A Missed Opportunity To Buy On The Last Stock Market Correction
It was the start of 2016 that we last had a stock market correction. Stock market corrections are technically a temporary pullback of 10% or more. Fear took over the market and most investors lost money during the month of January. There were concerns over the state of the global economy, fears about the crash in oil prices which dipped below $30 and turbulence in China.
It was one of the worst starts to any stock market year. The Dow index had plunged 1437 points in just the first two weeks of the year. Most investors were fleeing to safe haven assets such as bonds, cash and even gold which had one of it’s best runs in recent years.
There Is An Imminent Stock Market Crash Coming…Sell!
Economists and traders are constantly calling out imminent stock market corrections and crashes. They have been for the last few years especially due to the historically high levels reached in the stock markets. Of course, I suspect that one day they will be right! Going by the Cyclically Adjusted Price Earnings ratio chart below, it’s obvious at first glance that the US market at least, is expensive.
If you had just sat on cash for the last few years however, you would have missed out on some exceptional returns. Just look at the MSCI World Daily Performance chart above and you’ll see.
The interactive version of the above chart is available from Star Capital.
Ignore All The Noise
Of course, as a long term investors, we should actually see these dips in the stock market as buying opportunities. The great investing guru Warren Buffett once quoted “Be greedy when others are fearful and fearful when others are greedy”. Now, of course, you can only buy on the dips if you either have cash available to invest or other assets such as bonds, property or gold that you are wanting to use to re-balance a diversified portfolio. Even having just a basic diversified portfolio split between equities and bonds or equities and cash that re-balancing really comes into it’s own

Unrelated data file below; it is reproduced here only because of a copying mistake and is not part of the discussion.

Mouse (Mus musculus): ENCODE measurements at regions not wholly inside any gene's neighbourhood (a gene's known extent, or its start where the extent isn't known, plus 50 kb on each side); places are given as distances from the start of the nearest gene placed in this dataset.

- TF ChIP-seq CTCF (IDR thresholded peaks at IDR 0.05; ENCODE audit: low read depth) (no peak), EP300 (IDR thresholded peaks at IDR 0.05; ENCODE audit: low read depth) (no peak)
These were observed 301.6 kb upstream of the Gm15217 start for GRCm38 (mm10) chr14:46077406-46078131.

I’m all for having a diversified portfolio, especially when stock markets are near their historical highs, such as right now (at time of writing). However, for me personally, I would prefer to be 90-100% invested in equities post a 20% correction.
We had a stock market correction so why didn’t I re-balance my portfolio?
As you can see from the Assets and Liabilities statement below, I was holding a mixture of cash, gilts, bonds and property during the start of 2016. The reason for me originally diversifying my portfolio this way was because I didn’t want to hold too much cash. Cash doesn’t earn money. For me, being diversified this way was a tactical solution whilst I waited for the opportune time to go all in to equities. My risk profile and investing time horizon means I am happy to be invested in equities and take the rough with the smooth. I know full well that over a 10 year time period, I should come out intact the other end. At least that’s what history suggests and as that’s all I have to go on. That’ll do.
It was this precise moment that I should have practiced what I preached. This was my moment to throw all my chips on the table. So why did I not act? At the time, I thought I knew equities were overvalued and I thought the market had further to go down. My judgement was clouded by all the media noise, for which I should know better and filtered out. I should have been contempt with the pullback and acted on technical analysis. Instead, before I knew it, we were back on the road to recovery with me, whining to myself that equities are just way too expensive….
TW Fund Factsheets
- Corporate Bond Fund
- UK Equity Tracker Fund
- Deposit and Treasury Fund
- European Equity Fund
- US Equity Fund
- UK Equity Active Fund
- Global Equity Active Fund
- Emerging Markets Equity Active Fund
- Pacific (ex Japan) Equity Fund
- Japanese Equity Fund
- Gilt Fund
- Global Equity Tracker Fund
- Emerging Markets Equity Tracker Fund
- Property Fund